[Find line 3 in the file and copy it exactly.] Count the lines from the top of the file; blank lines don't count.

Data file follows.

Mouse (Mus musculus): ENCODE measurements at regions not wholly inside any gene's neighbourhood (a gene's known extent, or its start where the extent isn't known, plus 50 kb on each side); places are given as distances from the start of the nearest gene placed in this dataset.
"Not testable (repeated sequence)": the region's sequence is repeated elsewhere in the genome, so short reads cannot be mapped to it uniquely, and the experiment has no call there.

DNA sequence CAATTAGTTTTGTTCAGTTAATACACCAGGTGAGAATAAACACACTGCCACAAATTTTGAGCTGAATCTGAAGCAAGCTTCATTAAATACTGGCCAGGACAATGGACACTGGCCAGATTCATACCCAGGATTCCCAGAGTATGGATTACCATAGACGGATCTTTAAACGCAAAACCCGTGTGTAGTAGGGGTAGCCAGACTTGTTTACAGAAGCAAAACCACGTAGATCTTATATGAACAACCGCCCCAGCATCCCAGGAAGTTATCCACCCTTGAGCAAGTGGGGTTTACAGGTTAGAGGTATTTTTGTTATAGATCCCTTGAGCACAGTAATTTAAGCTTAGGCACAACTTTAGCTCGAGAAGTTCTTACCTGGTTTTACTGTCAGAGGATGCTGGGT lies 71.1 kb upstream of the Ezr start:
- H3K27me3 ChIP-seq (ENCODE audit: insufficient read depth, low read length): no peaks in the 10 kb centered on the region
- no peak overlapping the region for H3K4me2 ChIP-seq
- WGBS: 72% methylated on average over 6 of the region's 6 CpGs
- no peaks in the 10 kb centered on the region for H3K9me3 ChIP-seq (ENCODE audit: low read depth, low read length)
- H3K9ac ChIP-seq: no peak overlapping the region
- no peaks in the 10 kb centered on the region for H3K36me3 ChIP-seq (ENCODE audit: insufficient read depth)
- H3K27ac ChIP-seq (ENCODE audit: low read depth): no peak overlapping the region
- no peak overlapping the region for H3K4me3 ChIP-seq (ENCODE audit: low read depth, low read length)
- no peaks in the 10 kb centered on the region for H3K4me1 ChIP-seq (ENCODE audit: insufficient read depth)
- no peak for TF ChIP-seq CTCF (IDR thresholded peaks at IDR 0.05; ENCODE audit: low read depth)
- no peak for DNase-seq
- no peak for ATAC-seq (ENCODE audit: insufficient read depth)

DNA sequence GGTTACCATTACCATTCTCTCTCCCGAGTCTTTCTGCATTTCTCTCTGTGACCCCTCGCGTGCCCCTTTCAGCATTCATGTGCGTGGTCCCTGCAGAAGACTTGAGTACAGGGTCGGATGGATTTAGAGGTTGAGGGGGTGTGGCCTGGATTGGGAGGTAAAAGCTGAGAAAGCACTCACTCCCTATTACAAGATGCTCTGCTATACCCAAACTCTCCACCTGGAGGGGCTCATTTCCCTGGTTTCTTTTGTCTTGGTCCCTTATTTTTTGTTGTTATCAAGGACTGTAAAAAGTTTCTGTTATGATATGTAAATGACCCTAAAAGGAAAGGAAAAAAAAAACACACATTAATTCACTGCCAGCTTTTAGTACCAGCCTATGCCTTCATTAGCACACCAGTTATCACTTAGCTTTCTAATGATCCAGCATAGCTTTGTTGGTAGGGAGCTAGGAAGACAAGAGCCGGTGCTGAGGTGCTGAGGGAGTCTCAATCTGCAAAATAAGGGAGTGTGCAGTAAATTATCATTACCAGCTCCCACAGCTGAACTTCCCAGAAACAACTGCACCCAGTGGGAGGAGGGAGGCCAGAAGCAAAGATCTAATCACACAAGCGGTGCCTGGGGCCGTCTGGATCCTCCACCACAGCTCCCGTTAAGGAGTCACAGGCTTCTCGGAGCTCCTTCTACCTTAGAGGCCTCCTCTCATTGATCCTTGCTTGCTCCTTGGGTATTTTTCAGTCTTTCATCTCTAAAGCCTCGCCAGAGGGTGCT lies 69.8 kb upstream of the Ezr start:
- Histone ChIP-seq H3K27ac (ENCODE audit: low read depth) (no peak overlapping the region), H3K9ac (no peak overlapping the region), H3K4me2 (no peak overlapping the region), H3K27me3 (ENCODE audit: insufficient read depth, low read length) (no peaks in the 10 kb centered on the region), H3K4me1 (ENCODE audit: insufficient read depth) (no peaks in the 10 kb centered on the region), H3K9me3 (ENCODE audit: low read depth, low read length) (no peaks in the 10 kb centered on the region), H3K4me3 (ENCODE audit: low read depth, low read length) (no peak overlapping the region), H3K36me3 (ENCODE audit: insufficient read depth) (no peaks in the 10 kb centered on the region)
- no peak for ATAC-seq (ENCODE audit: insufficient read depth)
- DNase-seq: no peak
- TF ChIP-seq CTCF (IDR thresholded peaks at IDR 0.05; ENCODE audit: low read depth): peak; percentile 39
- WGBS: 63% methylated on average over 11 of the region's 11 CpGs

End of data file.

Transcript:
DNA sequence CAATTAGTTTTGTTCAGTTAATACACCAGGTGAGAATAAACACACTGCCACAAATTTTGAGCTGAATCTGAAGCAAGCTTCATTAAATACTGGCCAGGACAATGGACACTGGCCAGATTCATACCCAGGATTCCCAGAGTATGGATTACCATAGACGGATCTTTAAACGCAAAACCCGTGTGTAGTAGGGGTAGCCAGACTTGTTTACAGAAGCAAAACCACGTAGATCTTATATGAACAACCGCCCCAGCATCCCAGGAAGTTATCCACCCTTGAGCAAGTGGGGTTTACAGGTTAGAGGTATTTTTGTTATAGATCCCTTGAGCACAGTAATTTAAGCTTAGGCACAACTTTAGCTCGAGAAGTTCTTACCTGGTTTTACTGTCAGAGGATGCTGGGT lies 71.1 kb upstream of the Ezr start: